Just one week after 56 people, most of them against House Bill 35, shared their concerns at one of two public hearings on the universal Background Check bill for all gun sales, some amendments are now being added to gain more support from those who aren’t quite sold on the bill.
Rep. Valerie Longhurst, (D-Bear), lead sponsor on the bill has announced that public testimony along with a series of meetings, numerous phone calls and e-mails from constituents, and even concerns raised by local NRA members, were taken into in account as the amendments were drafted.
“That is what the public process does – it allows residents to voice their support and concerns about legislation, and we ultimately can craft a stronger bill that is fair to all Delawareans,” said Rep. Longhurst who also met with officials from the Delaware State Sportmen’s Association.
Some of the suggestions that will be added to the gun legislation are as follows:
• Explicitly providing that the state shall not establish a system of firearm registration;• Exempting from the background check requirement persons who have a valid concealed carry permit;• Reducing the maximum fee a dealer can charge for a background check from $50 to $30;• Providing that transfer records cannot be disclosed under the Freedom of Information Act;• Defining “transfer” to clarify that handing over a firearm for repair, certain short-term loans and transfers upon death of the owner are not transfers requiring background checks;• Prohibiting fees when a repaired firearm is returned to its owner, or to return a firearm to its owner when a person fails a background check during a private sale;• Allowing persons with “bona fide” religious objections to photo IDs to undergo fingerprint background checks through the State Bureau of Identification, addressing concerns voiced by the Amish community;• Exempting sales of curios and relics to licensed collectors, which was a concern raised during last week’s hearing;• Providing due process for firearms dealers.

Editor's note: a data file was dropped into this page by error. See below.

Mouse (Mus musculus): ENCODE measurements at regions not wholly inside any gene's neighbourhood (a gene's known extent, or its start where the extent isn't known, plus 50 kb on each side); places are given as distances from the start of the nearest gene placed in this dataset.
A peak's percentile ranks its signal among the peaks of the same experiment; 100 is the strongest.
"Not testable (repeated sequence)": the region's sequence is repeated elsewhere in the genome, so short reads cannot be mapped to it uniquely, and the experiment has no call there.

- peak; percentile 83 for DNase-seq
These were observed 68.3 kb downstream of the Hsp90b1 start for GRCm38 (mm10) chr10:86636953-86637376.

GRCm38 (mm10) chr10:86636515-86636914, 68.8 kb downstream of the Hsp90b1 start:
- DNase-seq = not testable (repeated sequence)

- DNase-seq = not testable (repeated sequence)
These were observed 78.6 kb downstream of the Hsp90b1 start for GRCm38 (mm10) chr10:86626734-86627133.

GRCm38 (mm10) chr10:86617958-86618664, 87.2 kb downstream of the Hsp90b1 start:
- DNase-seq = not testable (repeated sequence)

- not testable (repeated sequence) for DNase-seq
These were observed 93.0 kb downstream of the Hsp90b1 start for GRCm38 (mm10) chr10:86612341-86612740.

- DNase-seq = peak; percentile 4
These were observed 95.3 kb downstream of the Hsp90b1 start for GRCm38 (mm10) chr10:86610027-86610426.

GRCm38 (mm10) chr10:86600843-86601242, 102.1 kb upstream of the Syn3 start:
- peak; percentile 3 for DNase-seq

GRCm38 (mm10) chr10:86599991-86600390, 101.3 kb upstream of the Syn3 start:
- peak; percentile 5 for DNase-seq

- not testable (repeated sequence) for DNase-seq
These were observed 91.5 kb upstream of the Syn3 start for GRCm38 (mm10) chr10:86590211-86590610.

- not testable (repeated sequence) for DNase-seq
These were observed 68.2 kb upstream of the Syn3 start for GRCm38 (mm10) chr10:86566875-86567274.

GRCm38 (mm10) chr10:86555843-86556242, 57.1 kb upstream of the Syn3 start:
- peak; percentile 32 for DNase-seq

“This shows that we have listened to the NRA’s and gun-rights advocates’ concerns, and where there is agreement, we are making those changes,” added Rep. Longhurst. In the case of a state registry the amendment calls for the current system to remain in place where potential gun buyers would still be screened, but the results would not be part of a permanent record.
HB 35 would require a background check on all gun sales and transfers, whether it involves a licensed dealer or private seller.
In the meantime,the public is urged to review amendments when they’re filed on Wednesday since a floor vote in the House is expected to take place on Thursday.
“The question now is whether the NRA will join us in supporting this common-sense measure to help keep firearms out the hands of people who should not have them, or if they will simply stand in the way of taking reasonable action,” said Longhurst.